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Missing the Playoffs, Redux

I have to say, I'm less engaged in the Stanley Cup playoffs this season than in any year in recent memory. I do plan to watch tonight's Bruins-Maple Leafs game, which will be Toronto's first home playoff game in nine seasons. At the same time, I wonder if the Sabres might be in the midst of a similarly prolonged playoff drought. The fact is, the playoffs aren't nearly as compelling when the Sabres aren't involved.

I wrote a column five years ago about missing the playoffs. The News ran it a year later. Here it is again:

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May 7--Editor's note: Jerry Sullivan wrote this column in 2008. It has been republished by popular demand.

So on Monday, I asked one of my buddies, a huge Sabres fan, if he was missing playoff hockey. On the contrary, he said he and his wife were having a great time watching the games on TV and feeling a certain relief that the Sabres aren't involved this year.

My friend said he didn't miss the anxiety, the gnawing dread that settles in your gut on the day of a playoff game and remains there until late that night. He doesn't miss popping antacids in the morning, or wondering how the boys could pull a no-show in a big playoff tilt.

He's not alone. Two Sundays ago, the local TV ratings for the Flyers-Capitals playoff game on NBC were the highest in the U. S. Yes, even higher than in Philadelphia or Washington, D. C.! Buffalo's passion for playoff hockey is unmatched in this country, and apparently it doesn't matter if the Sabres are doing their grinding on the golf course.

Still, you can't tell me people don't miss the playoffs here. You can rationalize their absence all you like, but it's just not the same when the Sabres aren't playing. Don't you remember how it felt the last two springs, when Cup fever was in the air and anything seemed possible? Are you going to tell me you don't miss that, just a little bit?

I know I miss it.

I miss the big hit that sets the tone for a series, like Brian Campbell on R. J. Umberger two years ago, reminding you that playoff hockey is a whole different animal.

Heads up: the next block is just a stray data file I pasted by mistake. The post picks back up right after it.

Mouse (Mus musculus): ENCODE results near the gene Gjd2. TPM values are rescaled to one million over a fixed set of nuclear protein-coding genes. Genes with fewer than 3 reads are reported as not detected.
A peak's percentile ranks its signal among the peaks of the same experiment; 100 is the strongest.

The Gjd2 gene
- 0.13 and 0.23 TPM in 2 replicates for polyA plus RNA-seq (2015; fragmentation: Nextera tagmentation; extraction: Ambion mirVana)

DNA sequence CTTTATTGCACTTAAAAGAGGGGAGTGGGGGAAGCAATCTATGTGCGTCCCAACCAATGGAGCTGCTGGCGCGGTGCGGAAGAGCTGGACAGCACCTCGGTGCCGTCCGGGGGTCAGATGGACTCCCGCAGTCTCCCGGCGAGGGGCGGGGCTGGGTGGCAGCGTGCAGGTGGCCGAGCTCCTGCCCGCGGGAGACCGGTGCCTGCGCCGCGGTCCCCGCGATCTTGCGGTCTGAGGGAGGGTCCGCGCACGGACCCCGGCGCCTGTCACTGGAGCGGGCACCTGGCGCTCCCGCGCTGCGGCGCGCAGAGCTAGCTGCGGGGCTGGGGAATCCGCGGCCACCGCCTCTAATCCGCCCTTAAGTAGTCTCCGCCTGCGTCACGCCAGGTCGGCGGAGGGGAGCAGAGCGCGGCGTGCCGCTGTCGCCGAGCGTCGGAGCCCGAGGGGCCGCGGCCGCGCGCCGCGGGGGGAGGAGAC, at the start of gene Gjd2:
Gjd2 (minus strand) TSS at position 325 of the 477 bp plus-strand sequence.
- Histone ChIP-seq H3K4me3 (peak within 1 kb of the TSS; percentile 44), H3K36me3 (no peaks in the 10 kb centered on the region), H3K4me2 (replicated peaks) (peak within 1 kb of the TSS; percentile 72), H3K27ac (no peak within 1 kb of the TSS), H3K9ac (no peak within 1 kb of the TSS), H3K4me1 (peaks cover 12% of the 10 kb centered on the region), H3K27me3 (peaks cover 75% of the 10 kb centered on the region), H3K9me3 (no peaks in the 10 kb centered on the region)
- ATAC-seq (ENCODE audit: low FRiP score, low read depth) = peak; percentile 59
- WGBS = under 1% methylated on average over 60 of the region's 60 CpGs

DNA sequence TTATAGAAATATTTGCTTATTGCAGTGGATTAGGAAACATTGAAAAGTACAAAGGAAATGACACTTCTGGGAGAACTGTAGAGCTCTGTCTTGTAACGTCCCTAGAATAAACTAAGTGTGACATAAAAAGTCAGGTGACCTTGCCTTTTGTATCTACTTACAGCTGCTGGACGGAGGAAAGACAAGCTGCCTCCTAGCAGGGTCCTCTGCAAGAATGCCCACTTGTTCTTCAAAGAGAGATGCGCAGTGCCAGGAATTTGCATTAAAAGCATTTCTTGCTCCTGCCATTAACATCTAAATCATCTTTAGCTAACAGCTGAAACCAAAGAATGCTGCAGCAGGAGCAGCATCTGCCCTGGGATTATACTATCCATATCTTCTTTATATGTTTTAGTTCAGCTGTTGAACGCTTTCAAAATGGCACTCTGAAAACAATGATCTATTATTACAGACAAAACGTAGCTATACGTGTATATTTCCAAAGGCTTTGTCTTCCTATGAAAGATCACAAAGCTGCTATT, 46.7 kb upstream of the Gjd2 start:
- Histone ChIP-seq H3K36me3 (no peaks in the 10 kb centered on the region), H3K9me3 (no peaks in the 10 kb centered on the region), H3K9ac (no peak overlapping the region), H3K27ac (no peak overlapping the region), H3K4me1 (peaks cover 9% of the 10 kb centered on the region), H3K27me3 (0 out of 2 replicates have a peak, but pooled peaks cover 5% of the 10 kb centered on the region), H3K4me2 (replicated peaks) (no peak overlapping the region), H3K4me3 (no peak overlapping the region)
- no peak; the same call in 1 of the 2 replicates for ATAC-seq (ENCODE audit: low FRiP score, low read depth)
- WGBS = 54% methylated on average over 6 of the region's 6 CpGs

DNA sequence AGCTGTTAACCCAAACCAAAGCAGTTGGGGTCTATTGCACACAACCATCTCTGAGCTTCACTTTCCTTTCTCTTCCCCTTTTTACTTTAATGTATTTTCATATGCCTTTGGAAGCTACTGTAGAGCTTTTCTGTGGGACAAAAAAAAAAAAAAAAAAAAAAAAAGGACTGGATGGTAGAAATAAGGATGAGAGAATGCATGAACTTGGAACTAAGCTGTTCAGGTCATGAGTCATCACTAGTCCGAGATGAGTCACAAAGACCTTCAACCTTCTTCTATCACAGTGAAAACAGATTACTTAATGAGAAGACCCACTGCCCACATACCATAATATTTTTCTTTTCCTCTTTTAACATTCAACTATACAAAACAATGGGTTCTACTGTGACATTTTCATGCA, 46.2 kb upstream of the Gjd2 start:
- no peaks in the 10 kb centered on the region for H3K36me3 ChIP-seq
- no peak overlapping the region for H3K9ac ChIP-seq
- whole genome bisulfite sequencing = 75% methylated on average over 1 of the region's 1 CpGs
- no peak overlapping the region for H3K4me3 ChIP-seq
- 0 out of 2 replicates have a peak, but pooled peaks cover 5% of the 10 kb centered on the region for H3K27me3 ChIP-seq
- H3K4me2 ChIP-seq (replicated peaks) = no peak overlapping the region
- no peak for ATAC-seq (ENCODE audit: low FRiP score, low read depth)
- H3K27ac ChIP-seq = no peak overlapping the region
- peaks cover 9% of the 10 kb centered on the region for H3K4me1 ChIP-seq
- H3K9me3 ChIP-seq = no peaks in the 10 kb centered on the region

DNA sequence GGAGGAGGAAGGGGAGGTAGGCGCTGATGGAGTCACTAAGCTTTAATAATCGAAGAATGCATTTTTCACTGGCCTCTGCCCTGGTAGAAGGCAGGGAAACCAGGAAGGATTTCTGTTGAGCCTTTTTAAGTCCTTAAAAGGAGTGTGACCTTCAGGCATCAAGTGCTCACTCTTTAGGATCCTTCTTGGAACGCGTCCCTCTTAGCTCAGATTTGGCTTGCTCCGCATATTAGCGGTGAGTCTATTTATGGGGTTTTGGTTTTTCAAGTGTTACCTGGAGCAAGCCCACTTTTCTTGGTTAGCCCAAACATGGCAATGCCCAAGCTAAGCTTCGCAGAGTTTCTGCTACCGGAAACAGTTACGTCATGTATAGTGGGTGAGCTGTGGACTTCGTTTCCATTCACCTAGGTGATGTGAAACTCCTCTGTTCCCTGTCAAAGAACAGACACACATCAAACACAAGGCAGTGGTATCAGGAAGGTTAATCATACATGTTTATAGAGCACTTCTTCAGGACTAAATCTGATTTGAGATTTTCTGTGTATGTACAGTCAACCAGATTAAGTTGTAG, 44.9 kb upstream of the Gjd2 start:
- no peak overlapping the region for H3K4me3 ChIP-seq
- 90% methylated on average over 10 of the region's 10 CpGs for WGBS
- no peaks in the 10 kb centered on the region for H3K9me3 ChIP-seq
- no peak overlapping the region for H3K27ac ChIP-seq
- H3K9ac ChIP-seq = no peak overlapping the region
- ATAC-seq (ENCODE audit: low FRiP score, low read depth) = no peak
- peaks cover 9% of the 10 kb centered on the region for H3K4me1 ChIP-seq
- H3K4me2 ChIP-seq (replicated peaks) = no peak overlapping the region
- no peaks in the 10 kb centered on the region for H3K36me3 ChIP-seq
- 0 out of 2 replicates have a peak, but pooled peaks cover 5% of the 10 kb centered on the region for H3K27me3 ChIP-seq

I miss the simple, reassuring rhythm of games being played every other day.

I miss the Goo Goo Dolls singing "Better Days" on the Jumbotron to get things going before the games.

I miss the Sabres flags popping up on cars, like flowers blooming in spring.

I miss playoff beards.

I miss Lindy Ruff talking about his guys needing to play "out of character." I miss Ruff talking, period.

I miss the feeling that, in the hockey world, our town really matters.

I miss the buzz and murmur of the crowd before the start of an overtime.

I miss finding a place (all right, a bar) to watch road games with friends.

I miss waking up in the morning, knowing exactly what the subject of that day's column will be.

I miss Ryan Miller standing at his locker, full of earnest intensity, trying to say all the right things.

I miss Chris Drury scoring in the final seconds of regulation.

I miss Daniel Briere talking to the Quebec writers in French.

I miss the mad dash for the press elevator after an overtime game.

I miss Rick Jeanneret as the seconds tick away and he announces that we're going to "oooovertiiiime!"

I miss pregame on WGR, postgame on MSG, and rehashing the games at the Swannie House until 3 a. m.

I miss getting people all worked up about an opposing team's villain, like Sean Avery or Ray Emery.

I miss players talking about winning physical battles and creating traffic in front of the goalie.

I miss Doug Allen on the anthems.

I miss having to weave my way through the crush of people listening to music on the plaza, an hour before the puck drops inside HSBC Arena.

I miss that inevitable point in a series where we say the teams are developing a healthy disdain for each other.

I miss the byplay between the coaches in a series. I miss Ken Hitchcock dropping the "F bomb" on Ruff.

I miss how the Toronto media adopts Buffalo as a second home when the Maple Leafs are out of the picture.

I miss counting the hours 'til faceoff. I miss them being "scary good."

I miss the handshake line, no matter who wins. Tell me you don't miss it, too.

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